NIH funds $12.5 million initiative to create the world's first integrated pancreas knowledgebase

Leading investigators in diabetes, pancreas and islet biology, and computational biology have received $12.5 million in two five-year awards from the National Institutes of Health (NIH) to create the world's first, integrated knowledgebase of human-derived tissue- and cellular-level pancreatic information to support innovative, collaborative and reproducible research.

With growing data obtained through single cell/spatial sequencing and complex imaging technologies, several pancreas and islet phenotyping efforts in the United States and Europe are generating high-quality, multimodal datasets.

However, because that information is housed across many different resources and processed in different ways, it is challenging for investigators to discover or re-use, especially if they do not have training in computational biology.

The creation of the Pancreas KnowledgeBase (PanKbase) program will play a key role in organizing, standardizing, and disseminating data and resources focused on the human pancreas.

Curated data derived across multiple modalities spanning human genetics, genomics, human islet physiology, spatial pancreatic tissue architecture and more will be available in PanKbase, following the FAIR Data Principles of findability, accessibility, interoperability and reusability. FAIR principles emphasize machine-actionability or the capacity of computational systems to find, access and reuse data with little human intervention.

The interdisciplinary PanKbase teams, one with researchers from University of Michigan, Vanderbilt University, Vanderbilt University Medical Center, Weill Cornell Medicine, the Jackson Laboratory for Genomic Medicine and a second comprised of researchers from University of California San Diego, Stanford University, the University of Pennsylvania, the Broad Institute, together with active participation of the NIH National Institute of Diabetes and Digestive and Kidney Diseases (NIDDK) program officers, will bring extensive expertise in developing resources and knowledge portals related to the pancreas and diabetes, including:

  • Common Metabolic Diseases Knowledge Portal (CMDKP), an open access data and software platform established in 2015 to interrogate the genetic basis of complex disease developed at the Broad Institute, which together with CMDGA is part of the Accelerating Medicines Partnership® in Common Metabolic Diseases consortium of academic, industry and non-profit institutions.
  • Common Metabolic Diseases Genome Atlas (CMDGA), an online database of standardized genomic data from key tissues related to metabolic disease developed at the University of California San Diego.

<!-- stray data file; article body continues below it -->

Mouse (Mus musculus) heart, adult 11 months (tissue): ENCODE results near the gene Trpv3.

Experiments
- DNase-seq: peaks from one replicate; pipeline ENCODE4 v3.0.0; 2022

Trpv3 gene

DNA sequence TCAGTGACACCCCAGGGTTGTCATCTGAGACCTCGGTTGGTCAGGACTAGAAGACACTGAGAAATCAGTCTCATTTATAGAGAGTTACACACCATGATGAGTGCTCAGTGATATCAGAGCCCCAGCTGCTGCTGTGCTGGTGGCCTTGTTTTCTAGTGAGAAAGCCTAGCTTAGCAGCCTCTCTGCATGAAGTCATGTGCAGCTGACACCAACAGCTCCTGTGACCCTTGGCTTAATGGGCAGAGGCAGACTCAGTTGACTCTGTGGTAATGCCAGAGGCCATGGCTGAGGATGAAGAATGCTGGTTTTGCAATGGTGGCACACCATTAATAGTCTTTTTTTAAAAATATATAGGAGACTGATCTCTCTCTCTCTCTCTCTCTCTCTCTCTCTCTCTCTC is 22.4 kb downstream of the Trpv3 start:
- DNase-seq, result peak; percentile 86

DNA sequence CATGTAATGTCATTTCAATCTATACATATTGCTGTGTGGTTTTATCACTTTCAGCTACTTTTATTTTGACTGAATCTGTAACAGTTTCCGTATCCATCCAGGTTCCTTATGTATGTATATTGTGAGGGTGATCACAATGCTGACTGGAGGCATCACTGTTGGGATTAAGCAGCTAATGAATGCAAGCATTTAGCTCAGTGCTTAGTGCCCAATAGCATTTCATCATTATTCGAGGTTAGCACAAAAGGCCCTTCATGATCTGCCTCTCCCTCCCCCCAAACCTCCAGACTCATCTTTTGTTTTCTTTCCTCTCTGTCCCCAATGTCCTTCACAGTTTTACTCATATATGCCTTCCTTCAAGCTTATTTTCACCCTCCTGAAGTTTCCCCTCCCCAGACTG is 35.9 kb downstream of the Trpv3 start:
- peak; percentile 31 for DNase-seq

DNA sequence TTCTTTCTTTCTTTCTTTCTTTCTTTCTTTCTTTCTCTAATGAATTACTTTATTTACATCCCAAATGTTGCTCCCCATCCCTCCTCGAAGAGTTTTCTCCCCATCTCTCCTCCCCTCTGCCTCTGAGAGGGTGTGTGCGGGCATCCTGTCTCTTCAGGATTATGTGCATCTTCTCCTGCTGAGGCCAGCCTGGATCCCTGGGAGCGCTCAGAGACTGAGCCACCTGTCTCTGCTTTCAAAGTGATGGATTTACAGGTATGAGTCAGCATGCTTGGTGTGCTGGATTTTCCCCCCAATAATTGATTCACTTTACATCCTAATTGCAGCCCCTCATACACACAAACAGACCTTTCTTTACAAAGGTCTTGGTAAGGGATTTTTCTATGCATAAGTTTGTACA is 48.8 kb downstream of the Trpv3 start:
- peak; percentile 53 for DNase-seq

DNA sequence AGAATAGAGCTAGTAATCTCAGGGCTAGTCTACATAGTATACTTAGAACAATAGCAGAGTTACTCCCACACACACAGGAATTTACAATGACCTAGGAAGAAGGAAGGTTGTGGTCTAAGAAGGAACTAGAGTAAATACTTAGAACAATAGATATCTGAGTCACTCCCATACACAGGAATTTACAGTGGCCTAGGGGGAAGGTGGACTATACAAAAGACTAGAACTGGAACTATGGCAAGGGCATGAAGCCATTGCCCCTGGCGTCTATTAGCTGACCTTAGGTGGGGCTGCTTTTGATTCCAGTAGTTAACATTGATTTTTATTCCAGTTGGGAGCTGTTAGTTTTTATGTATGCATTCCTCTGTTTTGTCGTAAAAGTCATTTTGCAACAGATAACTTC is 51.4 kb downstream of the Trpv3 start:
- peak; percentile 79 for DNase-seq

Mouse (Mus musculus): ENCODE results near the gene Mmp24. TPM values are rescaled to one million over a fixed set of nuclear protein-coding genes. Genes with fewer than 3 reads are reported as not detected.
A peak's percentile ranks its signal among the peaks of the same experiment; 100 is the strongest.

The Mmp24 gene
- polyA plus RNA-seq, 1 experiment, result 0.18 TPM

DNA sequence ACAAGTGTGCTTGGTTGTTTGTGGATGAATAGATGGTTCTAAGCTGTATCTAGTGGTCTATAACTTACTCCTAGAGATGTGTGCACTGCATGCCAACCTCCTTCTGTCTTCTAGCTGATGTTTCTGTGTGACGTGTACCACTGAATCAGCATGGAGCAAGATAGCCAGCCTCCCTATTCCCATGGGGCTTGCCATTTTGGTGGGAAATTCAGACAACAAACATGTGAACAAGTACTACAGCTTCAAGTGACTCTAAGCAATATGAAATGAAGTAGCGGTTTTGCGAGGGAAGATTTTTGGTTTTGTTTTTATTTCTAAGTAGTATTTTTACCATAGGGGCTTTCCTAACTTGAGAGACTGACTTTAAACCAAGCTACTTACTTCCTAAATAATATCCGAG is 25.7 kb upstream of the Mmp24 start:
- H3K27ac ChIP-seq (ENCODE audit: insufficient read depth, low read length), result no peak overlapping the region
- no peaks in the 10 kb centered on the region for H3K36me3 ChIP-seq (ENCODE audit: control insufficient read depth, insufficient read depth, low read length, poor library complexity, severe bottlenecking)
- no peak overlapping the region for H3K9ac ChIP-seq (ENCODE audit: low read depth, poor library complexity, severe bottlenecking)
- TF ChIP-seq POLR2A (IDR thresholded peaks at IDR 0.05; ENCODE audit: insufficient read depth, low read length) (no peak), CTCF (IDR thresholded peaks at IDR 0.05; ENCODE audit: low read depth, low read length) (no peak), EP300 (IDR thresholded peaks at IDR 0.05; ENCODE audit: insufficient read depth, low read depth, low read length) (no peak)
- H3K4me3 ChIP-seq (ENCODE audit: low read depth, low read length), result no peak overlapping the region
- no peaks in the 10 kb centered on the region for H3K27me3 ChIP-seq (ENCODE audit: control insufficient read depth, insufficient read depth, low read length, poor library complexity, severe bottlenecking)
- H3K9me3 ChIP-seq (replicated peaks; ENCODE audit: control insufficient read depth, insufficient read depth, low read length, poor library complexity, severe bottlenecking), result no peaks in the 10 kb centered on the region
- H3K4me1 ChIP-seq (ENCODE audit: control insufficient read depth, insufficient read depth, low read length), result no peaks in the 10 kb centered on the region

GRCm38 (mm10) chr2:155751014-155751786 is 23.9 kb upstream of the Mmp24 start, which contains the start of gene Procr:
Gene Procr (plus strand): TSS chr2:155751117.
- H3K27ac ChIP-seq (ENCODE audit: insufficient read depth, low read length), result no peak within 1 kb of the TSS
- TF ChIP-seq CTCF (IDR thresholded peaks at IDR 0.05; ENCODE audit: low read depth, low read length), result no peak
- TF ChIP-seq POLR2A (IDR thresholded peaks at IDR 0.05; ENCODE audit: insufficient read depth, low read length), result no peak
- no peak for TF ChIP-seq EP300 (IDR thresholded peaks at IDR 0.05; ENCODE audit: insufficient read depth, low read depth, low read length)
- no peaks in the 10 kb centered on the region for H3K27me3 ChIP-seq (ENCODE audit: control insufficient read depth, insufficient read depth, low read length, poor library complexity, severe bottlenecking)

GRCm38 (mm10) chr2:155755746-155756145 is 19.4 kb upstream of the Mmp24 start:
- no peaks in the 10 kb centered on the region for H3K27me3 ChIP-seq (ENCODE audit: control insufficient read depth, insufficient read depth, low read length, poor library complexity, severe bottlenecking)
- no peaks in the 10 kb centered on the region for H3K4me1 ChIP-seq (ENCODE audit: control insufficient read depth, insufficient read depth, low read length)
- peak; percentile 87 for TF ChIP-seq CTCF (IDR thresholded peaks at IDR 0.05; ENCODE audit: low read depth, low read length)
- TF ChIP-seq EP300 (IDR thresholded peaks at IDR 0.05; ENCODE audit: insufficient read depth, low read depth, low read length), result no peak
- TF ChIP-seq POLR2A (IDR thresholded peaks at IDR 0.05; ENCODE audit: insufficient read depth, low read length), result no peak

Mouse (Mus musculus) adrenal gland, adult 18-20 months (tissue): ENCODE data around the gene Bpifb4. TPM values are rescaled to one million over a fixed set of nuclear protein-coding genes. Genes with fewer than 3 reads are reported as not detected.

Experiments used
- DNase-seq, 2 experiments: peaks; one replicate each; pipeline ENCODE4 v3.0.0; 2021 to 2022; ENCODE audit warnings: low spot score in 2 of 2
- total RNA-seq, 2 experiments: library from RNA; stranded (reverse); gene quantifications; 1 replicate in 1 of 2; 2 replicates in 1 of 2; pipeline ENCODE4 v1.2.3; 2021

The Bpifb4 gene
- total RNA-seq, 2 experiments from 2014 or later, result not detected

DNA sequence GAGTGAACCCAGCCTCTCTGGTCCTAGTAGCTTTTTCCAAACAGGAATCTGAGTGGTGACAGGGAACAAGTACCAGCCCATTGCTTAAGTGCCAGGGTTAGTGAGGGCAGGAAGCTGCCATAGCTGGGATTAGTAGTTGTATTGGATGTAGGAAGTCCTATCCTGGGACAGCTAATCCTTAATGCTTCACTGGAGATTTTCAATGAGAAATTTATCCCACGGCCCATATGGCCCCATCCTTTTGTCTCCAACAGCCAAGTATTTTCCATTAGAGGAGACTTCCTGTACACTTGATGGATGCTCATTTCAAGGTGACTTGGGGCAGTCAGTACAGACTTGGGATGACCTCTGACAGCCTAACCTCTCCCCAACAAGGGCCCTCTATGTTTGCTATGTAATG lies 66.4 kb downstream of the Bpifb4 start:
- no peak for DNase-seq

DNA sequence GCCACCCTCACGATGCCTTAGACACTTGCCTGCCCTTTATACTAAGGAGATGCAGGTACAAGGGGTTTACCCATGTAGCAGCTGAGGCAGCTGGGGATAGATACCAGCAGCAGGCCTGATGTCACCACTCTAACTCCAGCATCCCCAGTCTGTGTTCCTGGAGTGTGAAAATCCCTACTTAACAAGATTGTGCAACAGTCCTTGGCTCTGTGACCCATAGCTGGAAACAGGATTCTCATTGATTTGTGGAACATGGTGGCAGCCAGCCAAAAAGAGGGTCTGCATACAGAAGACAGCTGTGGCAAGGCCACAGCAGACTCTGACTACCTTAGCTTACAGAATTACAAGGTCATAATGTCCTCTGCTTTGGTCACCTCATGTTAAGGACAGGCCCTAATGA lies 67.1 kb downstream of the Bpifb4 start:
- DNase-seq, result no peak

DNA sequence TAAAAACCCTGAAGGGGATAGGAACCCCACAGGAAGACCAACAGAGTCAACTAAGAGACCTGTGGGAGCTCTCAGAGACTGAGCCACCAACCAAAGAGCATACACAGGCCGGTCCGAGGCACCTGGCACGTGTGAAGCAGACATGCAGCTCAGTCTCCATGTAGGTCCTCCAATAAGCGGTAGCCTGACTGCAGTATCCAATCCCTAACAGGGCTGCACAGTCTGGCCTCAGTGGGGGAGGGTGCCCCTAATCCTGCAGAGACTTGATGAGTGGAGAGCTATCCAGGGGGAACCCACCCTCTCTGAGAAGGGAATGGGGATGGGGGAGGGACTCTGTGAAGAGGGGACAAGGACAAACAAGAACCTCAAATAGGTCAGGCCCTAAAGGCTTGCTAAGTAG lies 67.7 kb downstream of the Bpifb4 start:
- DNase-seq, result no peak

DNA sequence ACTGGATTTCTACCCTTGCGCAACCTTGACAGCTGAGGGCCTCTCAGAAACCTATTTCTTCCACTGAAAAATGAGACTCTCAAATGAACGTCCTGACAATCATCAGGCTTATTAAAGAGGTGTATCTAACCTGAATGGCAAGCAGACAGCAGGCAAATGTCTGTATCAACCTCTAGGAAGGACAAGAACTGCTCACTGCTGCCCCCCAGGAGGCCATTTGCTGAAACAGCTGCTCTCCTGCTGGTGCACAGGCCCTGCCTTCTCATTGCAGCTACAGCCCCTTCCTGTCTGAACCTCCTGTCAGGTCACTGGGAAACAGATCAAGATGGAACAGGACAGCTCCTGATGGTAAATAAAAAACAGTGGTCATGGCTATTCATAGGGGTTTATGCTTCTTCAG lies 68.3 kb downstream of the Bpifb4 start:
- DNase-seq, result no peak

• Pancreatlas, the world's first online imaging database of human pancreatic tissue developed by a Vanderbilt University Medical Center and Vanderbilt University team in 2020.
  • Genomic Knowledgebase (GenomicKB) platform, an online database developed by University of Michigan researchers that uses a knowledge graph to consolidate genomic datasets and annotations from more than 30 research consortia.
  • The Common Fund Knowledge Center (CFKC): a program started in 2023 that will create a knowledge network to integrate knowledge generated by Common Fund programs.

PanKbase will also have an open science component to support the generation of new insights into molecular signatures of type 1 diabetes (T1D) and facilitate cross-organ analysis for different stages of T1D development. This approach will lay out a foundation allowing the inclusion of other common and rare forms of diabetes in the PanKbase resource.

The PanKbase program will become a component of the Human Islet Research Network (HIRN), adding to the network's existing research resources: the Human Islet Research Enhancement Center (HIREC) and the Human Pancreas Analysis Program (HPAP).

The PanKbase teams include Stephen Parker, Ph.D., and Jie Liu, Ph.D., from University of Michigan; Jean-Philippe Cartailler, Ph.D., from Vanderbilt University; Marcela Brissova, Ph.D., and Diane Saunders, Ph.D., from Vanderbilt University Medical Center; Shuibing Chen, Ph.D., from Weill Cornell Medicine; Michael Stitzel, Ph.D., from The Jackson Laboratory for Genomic Medicine; Kyle Gaulton, Ph.D., from the University of California San Diego; Anna Gloyn, DPhil., of Stanford University; Ben Voight, Ph.D., from University of Pennsylvania, Noël Burtt, Ph.D., and Jason Flannick, Ph.D., of the Broad Institute, and Xujing Wang, Ph.D., and Ashley Xia, M.D., Ph.D., of the NIH National Institute of Diabetes and Digestive and Kidney Diseases.

The project is supported by National Institutes of Health grants U24 DK138515 and U24 DK138512.

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